• DeConto and Pollard claim that even if initiated in 2nd half of 21st century, the collapse could contribute this amount of SLR in 21st century. Apparently they have a new paper under review with even larger values. Not sure what to make of it, but not ready to dismiss as impossible.

      • Cannot disagree,
        But for reference, the positive AMO Greenland ‘high’ ice loss 2000-2010 was ~2E2 GT/ year. (1990-2000 it was more like 2E1/yr). Times another 81 years to 2100 if it persists as AMO turns negative, 1.6E3 to 2100. A wee bit shy of 5.5E5— ‘just’ > two orders of magnitude.
        Hey, its your paper, and I already said it was very good as far as it went using peer reviewed lit taken at face value. I know questioning face value opens a huge can of Mike Mann like worms. But uncertainty is what it is.
        Highest regards.

      • curryja | ” the rationale for the big SLR contribution is marine ice cliff instability, something new.”
        One sometimes forgets how high the ice cliffs were in the past coming out of the ice age. And what the circumference of Antarctica was then. We are in a shrinking ice age. The amount of ice free to break off is limited. The damage in terms of rising sea level is much less. Ice has always been unstable. Some cliffs are always breaking off somewhere in a warming world but doing less and less damage.
        Why did this not happen at some point in the last 2,000 or 10,000 years causing a marked SLR?
        Ice cliffs break and fall off under there own weight but only by CO2? What earth or ice shattering science that is.

      • “Not sure what to make of it, but not ready to dismiss as impossible.”

        That seems fair given Holocene pulses (interesting wiki for 1B, always feel a great sense of relief when claims are immediately admitted to be greatly uncertain). Would need some dramatic evidence to believe their SLR claim is credible for today’s world but it should be an interesting paper.

  23. Judith Curry:
    I appreciate your efforts to get people to think about worst-case sea level rise and the larger impact upon science to address the issue.

    From the for-what-its-worth department here is my assessment:

    I am back to the “opportunity lost cost” question I had more than a decade ago and got dinged by Gavin for my efforts.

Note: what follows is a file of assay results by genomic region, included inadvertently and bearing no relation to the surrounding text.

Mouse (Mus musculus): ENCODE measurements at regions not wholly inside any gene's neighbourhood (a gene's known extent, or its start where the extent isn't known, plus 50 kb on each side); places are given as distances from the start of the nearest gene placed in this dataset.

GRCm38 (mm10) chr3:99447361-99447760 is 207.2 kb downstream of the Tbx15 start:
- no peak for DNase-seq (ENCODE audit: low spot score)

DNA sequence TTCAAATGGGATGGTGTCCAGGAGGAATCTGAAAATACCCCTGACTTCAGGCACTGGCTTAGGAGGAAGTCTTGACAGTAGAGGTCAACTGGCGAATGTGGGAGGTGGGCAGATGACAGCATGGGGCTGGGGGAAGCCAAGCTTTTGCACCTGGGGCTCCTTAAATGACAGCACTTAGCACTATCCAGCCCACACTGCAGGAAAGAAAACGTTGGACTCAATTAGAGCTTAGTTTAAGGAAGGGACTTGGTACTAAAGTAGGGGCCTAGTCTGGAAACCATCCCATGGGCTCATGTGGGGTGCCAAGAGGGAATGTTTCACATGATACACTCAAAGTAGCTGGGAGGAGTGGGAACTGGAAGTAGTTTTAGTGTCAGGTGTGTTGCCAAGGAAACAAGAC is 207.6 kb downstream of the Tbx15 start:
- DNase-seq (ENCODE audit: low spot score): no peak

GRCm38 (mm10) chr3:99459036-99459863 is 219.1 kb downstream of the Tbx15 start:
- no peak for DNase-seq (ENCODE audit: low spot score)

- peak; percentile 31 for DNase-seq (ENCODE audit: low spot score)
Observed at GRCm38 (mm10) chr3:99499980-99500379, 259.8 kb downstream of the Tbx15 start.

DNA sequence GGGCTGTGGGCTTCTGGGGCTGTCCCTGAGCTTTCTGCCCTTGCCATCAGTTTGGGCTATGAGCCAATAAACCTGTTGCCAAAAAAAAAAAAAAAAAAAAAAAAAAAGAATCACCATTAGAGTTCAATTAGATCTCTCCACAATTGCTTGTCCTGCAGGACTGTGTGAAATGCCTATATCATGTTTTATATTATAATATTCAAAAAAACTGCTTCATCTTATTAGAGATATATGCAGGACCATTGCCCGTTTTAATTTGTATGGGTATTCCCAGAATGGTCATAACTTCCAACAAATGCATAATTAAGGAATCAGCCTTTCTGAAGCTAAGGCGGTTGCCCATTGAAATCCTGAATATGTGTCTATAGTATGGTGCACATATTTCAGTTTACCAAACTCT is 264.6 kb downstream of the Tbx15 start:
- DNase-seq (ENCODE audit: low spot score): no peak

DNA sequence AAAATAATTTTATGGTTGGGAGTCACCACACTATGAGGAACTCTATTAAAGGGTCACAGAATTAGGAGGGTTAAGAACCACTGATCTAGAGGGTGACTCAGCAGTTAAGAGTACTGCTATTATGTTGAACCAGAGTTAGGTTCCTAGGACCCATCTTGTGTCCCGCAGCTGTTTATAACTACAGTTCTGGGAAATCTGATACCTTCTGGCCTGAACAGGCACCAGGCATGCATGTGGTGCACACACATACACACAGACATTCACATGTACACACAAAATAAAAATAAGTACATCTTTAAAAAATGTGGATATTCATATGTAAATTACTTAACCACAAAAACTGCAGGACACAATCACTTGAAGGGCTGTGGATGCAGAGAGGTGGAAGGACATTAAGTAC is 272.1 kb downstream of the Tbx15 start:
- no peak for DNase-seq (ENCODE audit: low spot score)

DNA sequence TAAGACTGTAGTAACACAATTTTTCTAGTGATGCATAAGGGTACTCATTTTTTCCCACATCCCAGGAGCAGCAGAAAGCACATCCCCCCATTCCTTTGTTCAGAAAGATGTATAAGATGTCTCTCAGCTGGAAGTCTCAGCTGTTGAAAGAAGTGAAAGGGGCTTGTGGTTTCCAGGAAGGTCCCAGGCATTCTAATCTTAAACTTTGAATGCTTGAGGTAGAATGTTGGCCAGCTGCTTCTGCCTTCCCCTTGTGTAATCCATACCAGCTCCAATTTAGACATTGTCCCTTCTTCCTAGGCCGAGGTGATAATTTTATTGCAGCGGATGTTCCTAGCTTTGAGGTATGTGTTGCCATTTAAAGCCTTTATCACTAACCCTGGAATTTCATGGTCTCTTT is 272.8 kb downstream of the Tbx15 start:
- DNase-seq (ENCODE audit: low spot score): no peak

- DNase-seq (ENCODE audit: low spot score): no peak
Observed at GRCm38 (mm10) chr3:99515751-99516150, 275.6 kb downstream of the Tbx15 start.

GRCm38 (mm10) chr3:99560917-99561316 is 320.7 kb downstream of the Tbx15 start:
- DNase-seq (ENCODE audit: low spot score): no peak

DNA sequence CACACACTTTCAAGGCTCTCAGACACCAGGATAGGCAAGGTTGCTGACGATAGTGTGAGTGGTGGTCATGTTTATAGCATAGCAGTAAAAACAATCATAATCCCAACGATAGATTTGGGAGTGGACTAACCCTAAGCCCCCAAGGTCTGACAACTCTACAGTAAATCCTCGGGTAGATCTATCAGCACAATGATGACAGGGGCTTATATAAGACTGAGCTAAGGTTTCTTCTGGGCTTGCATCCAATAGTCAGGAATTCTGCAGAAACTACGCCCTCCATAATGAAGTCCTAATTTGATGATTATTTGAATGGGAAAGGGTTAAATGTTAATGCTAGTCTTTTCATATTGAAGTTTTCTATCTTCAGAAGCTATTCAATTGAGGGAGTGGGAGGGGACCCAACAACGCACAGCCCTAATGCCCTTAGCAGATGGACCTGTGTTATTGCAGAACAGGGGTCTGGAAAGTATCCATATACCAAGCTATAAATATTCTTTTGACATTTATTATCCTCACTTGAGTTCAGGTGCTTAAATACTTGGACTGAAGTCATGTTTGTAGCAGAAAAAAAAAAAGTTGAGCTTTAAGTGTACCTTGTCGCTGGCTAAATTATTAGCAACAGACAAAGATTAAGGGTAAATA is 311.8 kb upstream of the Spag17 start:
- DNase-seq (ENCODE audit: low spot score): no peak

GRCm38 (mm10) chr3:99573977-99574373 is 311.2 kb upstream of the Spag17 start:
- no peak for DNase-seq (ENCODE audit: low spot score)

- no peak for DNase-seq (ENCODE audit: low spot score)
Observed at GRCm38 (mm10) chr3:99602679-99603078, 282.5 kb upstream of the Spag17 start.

I start my thinking by framing the boundaries: what has been in the past. What has been the highest global temperature?
    What has been the lowest global temperature?
    What has been the highest sea levels?
    What has been the lowest sea levels?
    What has been the highest atmospheric CO2?
    What has been the lowest atmospheric CO2?

    How great is the difference between these boundary values and our present numbers? These differences form the basis of any subsequent calculations.

    Without proposing a particular mechanism, what is the cost for society to reach each of these boundary values? When the dollar cost is believed to be astronomical, then the effort to reach that scenario is worthless. We are then dealing with something “less than.” The next step is to determine how much money is available to achieve some portion of the “less than” value. After determining how much money society has to spend on climate related issues, the next step is to determine whether one goes for the “mitigation” scenario or the “adaptation” scenario base upon the resources available. What is “doable” is a matter of present day resources and whether one wants to spend money now as you won’t have that money to do anything else in the future.

    Lastly, the final calculation: is the money spent on doing something in the climate arena more effective than just doing nothing? One might spend money that you have today on something else deemed worth while like health care, homelessness, cheap abundant energy, food production, or maybe even better fishing rods.